January 30, 2017
Federal Trade Commission
Office of the Secretary
600 Pennsylvania Avenue, NW
Room CC-5610 (Annex C)
Washington, DC 20580
RE: Contact Lens Rule, 16 CFR Part 315, Project No. R511995
Dear Acting Chair Ohlhausen, Commissioner Ramirez, and Commissioner McSweeny:
On behalf of National Taxpayers Union’s (NTU’s) members across America, I offer the following comments in regard to proposed changes to the Contact Lens Rule, 16 CFR Part 315, Project No. R511995. NTU is supportive of the new provisions that the Commission has drafted; these additional policies would not only benefit consumers and foster more robust market-based competition, they would also encourage fiscally responsible government.
In a 2015 NTU Policy Paper, we cited the 2005 Contact Lens Rule and the Eyeglass Rule of 1978 as models for how the FTC can and should protect consumers while supporting economic freedom:
Some 30 years ago Timothy J. Muris, the FTC’s then-Director of the Consumer Protection Bureau, analyzed a spate of FTC rulemaking proceedings subsequent to the Magnuson-Moss Act, and found that most were withdrawn, made obsolete, or delayed.
Muris compared and contrasted several of these rules, concluding that most failures stemmed from two factors: 1) A lack of clear theory to show how a given practice violated the law and why a government remedy is superior to the market; and 2) A lack of ‘systematic projectable evidence’ that confirms, not just coincides with, the theory.
Muris cited two cogent examples to illustrate his point – proposed rules that would lift states’ restrictions on advertising for eyeglasses and regulations disclosing funeral home pricing. In the former case, the FTC relied on systematic projectable evidence that states with advertising prescriptions had ‘significantly higher prices’ than those offering consumers more access to information. In the latter, the FTC plowed ahead with requiring price disclosures via telephone and point of sale, relying on ‘no more than a score of anecdotes’ in a funeral industry with (at that point) some 2 million transactions a year.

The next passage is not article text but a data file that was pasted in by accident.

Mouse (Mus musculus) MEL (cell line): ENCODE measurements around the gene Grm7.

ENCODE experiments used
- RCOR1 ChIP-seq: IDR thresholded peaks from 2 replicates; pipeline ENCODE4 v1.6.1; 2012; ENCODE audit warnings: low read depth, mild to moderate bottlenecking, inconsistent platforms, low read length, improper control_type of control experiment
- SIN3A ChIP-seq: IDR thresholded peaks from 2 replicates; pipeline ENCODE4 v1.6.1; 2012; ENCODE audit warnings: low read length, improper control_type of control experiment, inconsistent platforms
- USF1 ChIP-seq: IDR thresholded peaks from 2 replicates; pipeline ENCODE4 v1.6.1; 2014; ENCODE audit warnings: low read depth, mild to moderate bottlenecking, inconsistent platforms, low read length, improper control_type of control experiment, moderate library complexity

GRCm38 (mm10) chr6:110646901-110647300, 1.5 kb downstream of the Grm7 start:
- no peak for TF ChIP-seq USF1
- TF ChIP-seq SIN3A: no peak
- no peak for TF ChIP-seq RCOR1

Yet, allowing consumers greater freedom to shop for eyewear needs has also served taxpayers well. Local, state, and federal governments face massive cost inflation in their health care programs. Medicare and Medicaid alone have incurred trillions of dollars in future liabilities, while hundreds of billions more are at stake with government employee insurance programs. To give just one example, taxpayers cover more than 70 percent of the premium cost associated with the Federal Employees Health Benefits Program. At the state and local level, the share can be even higher.
Without sensible rulemakings, civilian government and military contact lens consumers, faced with more hurdles or fewer service options, will exert a heavier fiscal drain on insurance. And while Medicare and Medicaid do not provide for online lens purchases, the stifled development of new examination and purchasing venues will impact other areas of health care delivery. At the same time, citizens who might be deterred from maintaining their eye care because of more onerous procedures for purchase could eventually suffer health problems that will rack up more Medicare and Medicaid expenses.
For these reasons, NTU and its members are pleased that the FTC is taking a proactive approach to ensure that the Contact Lens Rule will continue to operate as intended. We applaud the FTC’s decision to avoid relying on the optometry industry’s anecdotal claims about health issues associated with online purchases – and in the process, avoid repeating the tarnished history surrounding FTC’s funeral industry regulation. Instead, the agency methodically examined the evidence, and recognized that the process whereby customers automatically obtain a copy of their prescription should be improved. The FTC’s proposal for tracking this transaction point seeks to minimize recordkeeping headaches while providing greater assurance that the original intent of the Contact Lens Rule and the Fairness to Contact Lens Consumers Act is upheld. Our members are pleased with the direction the FTC is taking in this area of rulemaking.
Pete Sepp, President